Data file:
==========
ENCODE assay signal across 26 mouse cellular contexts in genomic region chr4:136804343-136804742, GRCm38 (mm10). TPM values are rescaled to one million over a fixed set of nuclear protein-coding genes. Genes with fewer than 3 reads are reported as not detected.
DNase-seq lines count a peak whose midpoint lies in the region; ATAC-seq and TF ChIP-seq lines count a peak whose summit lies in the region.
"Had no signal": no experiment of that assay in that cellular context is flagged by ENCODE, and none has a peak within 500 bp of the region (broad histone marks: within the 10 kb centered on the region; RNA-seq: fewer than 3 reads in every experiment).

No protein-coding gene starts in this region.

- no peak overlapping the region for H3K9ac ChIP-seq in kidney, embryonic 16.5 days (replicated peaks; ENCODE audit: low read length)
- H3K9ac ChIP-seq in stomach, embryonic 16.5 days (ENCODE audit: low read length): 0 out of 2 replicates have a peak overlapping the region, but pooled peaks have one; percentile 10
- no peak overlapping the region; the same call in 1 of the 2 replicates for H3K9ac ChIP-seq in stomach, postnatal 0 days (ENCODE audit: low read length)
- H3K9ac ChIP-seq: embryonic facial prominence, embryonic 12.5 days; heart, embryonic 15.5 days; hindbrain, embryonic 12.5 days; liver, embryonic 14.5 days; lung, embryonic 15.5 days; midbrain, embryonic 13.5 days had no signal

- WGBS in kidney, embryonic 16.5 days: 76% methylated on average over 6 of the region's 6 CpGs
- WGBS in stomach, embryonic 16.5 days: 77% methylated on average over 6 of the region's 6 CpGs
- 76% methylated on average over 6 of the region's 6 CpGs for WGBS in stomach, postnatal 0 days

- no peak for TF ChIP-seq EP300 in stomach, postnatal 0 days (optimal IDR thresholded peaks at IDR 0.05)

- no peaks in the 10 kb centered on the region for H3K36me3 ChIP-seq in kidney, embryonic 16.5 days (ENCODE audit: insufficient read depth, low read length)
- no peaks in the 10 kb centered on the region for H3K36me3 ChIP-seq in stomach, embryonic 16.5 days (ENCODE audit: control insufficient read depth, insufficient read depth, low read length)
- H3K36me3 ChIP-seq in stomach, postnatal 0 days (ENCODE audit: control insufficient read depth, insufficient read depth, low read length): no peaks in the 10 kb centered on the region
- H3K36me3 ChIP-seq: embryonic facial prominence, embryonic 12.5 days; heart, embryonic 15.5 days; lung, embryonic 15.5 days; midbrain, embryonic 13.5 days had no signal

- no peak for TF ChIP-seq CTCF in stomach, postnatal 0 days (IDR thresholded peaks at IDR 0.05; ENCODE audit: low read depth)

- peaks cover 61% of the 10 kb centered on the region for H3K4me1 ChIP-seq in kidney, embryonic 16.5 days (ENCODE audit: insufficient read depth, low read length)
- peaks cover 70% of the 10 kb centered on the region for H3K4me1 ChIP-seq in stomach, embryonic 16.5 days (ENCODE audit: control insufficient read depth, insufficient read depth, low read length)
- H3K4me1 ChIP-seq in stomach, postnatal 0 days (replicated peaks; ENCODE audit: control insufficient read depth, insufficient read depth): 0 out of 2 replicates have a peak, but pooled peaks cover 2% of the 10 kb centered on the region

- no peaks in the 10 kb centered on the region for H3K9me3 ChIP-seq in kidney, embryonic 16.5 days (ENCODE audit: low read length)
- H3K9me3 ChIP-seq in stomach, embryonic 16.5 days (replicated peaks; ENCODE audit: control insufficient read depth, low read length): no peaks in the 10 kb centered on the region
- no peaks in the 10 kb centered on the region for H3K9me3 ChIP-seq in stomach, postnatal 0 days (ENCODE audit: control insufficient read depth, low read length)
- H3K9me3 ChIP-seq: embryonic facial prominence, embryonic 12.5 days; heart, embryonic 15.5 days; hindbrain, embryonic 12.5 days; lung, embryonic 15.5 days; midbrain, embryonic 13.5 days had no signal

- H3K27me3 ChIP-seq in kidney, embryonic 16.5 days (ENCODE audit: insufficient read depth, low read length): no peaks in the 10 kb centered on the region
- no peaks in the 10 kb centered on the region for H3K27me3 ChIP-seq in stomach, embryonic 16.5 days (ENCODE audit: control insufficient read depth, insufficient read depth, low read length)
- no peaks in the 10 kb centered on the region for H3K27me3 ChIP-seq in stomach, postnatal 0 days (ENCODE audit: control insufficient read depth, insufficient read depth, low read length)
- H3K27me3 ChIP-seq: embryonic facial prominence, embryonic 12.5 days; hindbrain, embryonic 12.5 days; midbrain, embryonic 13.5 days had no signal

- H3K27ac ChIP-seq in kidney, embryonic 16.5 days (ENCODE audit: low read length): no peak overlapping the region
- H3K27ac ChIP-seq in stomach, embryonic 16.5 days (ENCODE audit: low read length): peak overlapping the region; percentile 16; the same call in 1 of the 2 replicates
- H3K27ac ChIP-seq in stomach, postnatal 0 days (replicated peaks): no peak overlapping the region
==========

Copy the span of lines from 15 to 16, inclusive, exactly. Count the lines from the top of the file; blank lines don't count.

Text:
- H3K36me3 ChIP-seq in stomach, postnatal 0 days (ENCODE audit: control insufficient read depth, insufficient read depth, low read length): no peaks in the 10 kb centered on the region
- H3K36me3 ChIP-seq: embryonic facial prominence, embryonic 12.5 days; heart, embryonic 15.5 days; lung, embryonic 15.5 days; midbrain, embryonic 13.5 days had no signal